But when chimpanzees kiss, that is likely different. Chimpanzees have human-like brains, and humans and chimps share cerebral and limbic systems and syndromes that are distinct from cats and other carnivores. The list of “emotions” one would see in a cat is not the same as the list one would seen in a chimp, but human and chimp emotions are very much overlapping. Chimps seem to do “kissing” in similar contexts to humans outside of pair bonding. (Chimps don’t have pair bonding.)

The reason the chimpanzee kisses and some human kisses are probably similar is because of the similarity of the underlying neurological substrate, the similarity of sensory modalities (and thus of communicative process), the contextual similarity, and a likely evolutionary commonality. And these things are all true for one reason: Phylogentic propinquity.

Therefore, even though each and every right assigned to animals or to humans, or even to aliens, might be arbitrary, if we assign a right to humans, it seems reasonable to suggest that this right should be considered more seriously for those closely related to humans than it should be for those distantly related. So, although the underpinnings of this idea may be arbitrary, it’s implementation is not.

As a result, it can be asserted that in the absence of mitigating circumstances or other effects, the following concentric circles exist: Humans; The Great Apes, possibly ordered phylogenetically but for many reasons left as a unary group; The Old World Monkeys and New World Primates possibly ordered but, again, arguably left as a unary group; prosimians; mammals … dot-dot-dot … amoebas.

… to be continued …

Comments

  1. #1 Charles
    March 21, 2010

    Do you think that just rights are arbitrary, or do you think all moral positions are also arbitrary?

  2. #2 Greg Laden
    March 21, 2010

    Charles: There is a vast difference between “morals” or “ethics” on one hand and “rights” on the other. So, asking me if I think only rights are arbitrary or are all moral positions arbitrary is like asking me if I think Subaru’s are good cars or are all mackerel shiny.

    Well, its not quite that extreme, but I think you get the idea.

    Notice that in this and the previous essay I talk about positions people tend to hold about things like pain and death, and about hypocrisy and irony in these positions. There, I’m talking about morality, and although I don’t say it overtly you can easily infer that I think that at least some (very important) moral/ethical positions are not arbitrary.

  3. #3 daedalus2u
    March 21, 2010

    Humans exhibit what is called the uncanny valley.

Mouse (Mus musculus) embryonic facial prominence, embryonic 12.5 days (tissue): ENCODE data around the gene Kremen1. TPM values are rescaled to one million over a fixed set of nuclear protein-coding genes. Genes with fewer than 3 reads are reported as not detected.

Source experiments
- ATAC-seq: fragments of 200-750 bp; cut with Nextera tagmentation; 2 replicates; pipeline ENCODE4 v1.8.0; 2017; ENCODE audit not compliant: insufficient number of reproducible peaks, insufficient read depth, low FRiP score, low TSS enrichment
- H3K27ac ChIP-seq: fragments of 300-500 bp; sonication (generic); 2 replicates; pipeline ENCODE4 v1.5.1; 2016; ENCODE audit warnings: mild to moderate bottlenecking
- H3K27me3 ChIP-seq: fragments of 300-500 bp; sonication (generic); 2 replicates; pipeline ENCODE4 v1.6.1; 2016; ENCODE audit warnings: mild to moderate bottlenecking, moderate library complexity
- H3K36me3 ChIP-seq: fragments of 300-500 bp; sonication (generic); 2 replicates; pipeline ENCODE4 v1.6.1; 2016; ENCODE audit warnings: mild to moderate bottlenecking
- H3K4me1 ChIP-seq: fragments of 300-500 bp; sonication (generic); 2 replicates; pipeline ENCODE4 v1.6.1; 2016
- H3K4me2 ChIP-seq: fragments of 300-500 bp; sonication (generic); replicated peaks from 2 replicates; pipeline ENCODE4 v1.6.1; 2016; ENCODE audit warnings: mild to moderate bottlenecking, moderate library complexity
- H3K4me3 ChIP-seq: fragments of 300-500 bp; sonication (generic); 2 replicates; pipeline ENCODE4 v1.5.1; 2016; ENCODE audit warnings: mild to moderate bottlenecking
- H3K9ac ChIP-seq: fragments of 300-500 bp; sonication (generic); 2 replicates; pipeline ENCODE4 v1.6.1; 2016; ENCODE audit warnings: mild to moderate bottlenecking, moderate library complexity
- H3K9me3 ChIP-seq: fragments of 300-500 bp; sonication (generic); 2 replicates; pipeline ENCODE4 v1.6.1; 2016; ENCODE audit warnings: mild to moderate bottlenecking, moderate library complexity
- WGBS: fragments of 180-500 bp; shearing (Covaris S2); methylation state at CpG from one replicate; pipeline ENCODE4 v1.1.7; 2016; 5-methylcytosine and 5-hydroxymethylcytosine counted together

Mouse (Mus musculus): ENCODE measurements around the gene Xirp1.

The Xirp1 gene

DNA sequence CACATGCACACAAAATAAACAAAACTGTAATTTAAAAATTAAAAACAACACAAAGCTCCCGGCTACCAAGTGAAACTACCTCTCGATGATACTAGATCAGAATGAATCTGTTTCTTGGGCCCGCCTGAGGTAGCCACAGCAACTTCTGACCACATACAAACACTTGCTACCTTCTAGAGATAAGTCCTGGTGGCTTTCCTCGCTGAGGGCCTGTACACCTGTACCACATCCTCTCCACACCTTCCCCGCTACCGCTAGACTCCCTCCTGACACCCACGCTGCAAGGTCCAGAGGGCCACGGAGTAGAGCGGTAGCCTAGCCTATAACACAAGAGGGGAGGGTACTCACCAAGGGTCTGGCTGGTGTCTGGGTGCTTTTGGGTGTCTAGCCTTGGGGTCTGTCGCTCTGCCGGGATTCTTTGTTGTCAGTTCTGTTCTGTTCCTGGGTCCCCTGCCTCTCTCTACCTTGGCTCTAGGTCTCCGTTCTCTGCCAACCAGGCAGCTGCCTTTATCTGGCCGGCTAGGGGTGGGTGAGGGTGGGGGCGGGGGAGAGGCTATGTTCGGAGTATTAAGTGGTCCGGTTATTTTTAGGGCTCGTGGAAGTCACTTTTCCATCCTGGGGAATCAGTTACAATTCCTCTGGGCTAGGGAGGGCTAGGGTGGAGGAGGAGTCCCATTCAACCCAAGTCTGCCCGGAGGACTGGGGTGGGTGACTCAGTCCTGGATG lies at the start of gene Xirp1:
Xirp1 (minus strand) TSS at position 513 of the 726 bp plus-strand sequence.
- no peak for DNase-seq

http://en.wikipedia.org/wiki/Uncanny_valley

    I think that this relates to language acquisition in humans, by providing an aversion to associating with those who are insufficiently self-like. I discuss this in my blog in the context of xenophobia. I think it is this aversion, that provides the compulsion to be like one’s peers, that provides the motivation for adopting the fads of one’s peers, the language of one’s peers, the likes and dislikes of one’s peers, and everything else that is peer-related.

    I think the uncanny valley is why there are no near-human species. Our ancestors killed them all. It would be very interesting to see if elephants exhibit the uncanny valley too. I suspect they do not. It is my understanding that Asian and African elephants can be housed together. I don’t think that any pri

    I think that relying on human-like characteristics to determine how animals or even other humans are to be treated is too unreliable. Humans have treated other humans as slaves, as food, as non-human objects to be exterminated. I think the mindset that allows humans to kill other humans under conditions other than self-defense is via the uncanny valley and the triggering of xenophobia. That is what preaching hate does, it triggers xenophobia and dehumanizes the objects of the hate.

    I think that humans are too caught up in ranking things in a social hierarchy, where those at the top are to be worshiped, and those at the bottom are to be killed. That type of social structure hinges on mob rule, who ever is at the top and controls the mob can do anything they want to. Those at the top have too much power, and power always corrupts, and absolute power corrupts absolutely.

  4. #4 Greg Laden
    March 21, 2010

    I don’t think that any pri…

    Any pri… what? What? I think a piece of your comment uncannily disappeared.

    I will mention that new world monkeys and old world monkeys co-associated in mixed species groups peacefully and frequently.

    However, there are few oppurtunities for apes to do so in the wild. There is only one study site I know of with anything beyond semi-habituated apes that has both chimps and gorillas, and they do NOT peacefully co-associated. They seem to avoid each other, with the chimps being overwhelmingly dominant over the gorillas as a group.

    There are many places (as I’ve described a couple of essays back) where chimps and humans co-inhabit, and they do NOT co-associate peacefully at all. Chimps occassionally kill humans, if they can get them unarmed and alone, and humans habitually kill and eat the chimps.

    And in my fiew, the uncanny valley thing is going on there for sure. Whether it is the main explanation or not, I’m not sure, but it is part of what happens.

  5. #6 daedalus2u
    March 21, 2010